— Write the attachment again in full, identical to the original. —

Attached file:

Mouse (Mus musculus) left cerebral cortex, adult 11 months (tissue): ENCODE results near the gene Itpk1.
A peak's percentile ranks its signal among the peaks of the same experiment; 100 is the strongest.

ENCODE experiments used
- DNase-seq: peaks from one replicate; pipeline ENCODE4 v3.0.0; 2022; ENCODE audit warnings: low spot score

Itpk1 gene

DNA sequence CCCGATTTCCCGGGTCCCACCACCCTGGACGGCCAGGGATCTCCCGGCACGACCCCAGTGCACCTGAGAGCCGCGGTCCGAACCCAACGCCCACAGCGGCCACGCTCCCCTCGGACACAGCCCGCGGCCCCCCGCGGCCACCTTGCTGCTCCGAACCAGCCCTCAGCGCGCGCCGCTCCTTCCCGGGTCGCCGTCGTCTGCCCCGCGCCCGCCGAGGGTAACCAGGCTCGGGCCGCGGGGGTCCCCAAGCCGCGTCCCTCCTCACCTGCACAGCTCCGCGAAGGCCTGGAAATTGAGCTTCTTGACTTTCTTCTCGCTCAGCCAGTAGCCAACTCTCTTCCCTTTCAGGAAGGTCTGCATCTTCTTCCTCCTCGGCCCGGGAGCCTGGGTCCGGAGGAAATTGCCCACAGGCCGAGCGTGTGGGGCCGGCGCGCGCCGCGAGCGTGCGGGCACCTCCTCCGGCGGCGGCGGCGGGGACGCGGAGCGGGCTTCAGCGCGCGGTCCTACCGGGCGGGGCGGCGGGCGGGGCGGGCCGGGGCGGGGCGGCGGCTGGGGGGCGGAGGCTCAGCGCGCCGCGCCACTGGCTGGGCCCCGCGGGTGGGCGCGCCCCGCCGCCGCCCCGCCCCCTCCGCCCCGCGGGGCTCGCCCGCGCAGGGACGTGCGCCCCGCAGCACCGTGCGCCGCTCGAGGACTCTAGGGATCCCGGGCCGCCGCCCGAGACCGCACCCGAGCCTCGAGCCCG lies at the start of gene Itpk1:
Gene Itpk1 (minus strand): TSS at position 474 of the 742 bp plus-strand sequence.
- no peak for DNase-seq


Mouse (Mus musculus) left cerebral cortex, adult 11 months (tissue): ENCODE results near the gene Itpk1.
A peak's percentile ranks its signal among the peaks of the same experiment; 100 is the strongest.

ENCODE experiments used
- DNase-seq: peaks from one replicate; pipeline ENCODE4 v3.0.0; 2022; ENCODE audit warnings: low spot score

Itpk1 gene

DNA sequence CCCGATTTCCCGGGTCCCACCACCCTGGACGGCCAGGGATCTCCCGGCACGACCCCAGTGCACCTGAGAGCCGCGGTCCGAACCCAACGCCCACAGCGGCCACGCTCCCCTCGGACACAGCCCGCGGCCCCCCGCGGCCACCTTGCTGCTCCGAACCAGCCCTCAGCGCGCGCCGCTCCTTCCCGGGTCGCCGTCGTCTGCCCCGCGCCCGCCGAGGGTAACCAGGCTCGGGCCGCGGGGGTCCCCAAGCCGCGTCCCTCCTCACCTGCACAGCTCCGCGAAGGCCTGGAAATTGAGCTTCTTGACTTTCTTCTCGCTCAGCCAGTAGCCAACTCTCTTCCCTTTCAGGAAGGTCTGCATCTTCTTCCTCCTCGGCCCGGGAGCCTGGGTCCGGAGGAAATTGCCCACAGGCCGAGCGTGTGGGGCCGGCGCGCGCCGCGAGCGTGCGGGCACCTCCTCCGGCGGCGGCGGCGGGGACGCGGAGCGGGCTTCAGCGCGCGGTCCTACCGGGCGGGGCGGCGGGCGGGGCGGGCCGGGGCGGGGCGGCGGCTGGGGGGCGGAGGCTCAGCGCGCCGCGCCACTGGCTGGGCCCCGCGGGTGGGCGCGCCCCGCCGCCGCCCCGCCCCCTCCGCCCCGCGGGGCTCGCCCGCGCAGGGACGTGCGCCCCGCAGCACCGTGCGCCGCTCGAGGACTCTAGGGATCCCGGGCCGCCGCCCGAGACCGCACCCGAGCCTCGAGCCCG lies at the start of gene Itpk1:
Gene Itpk1 (minus strand): TSS at position 474 of the 742 bp plus-strand sequence.
- no peak for DNase-seq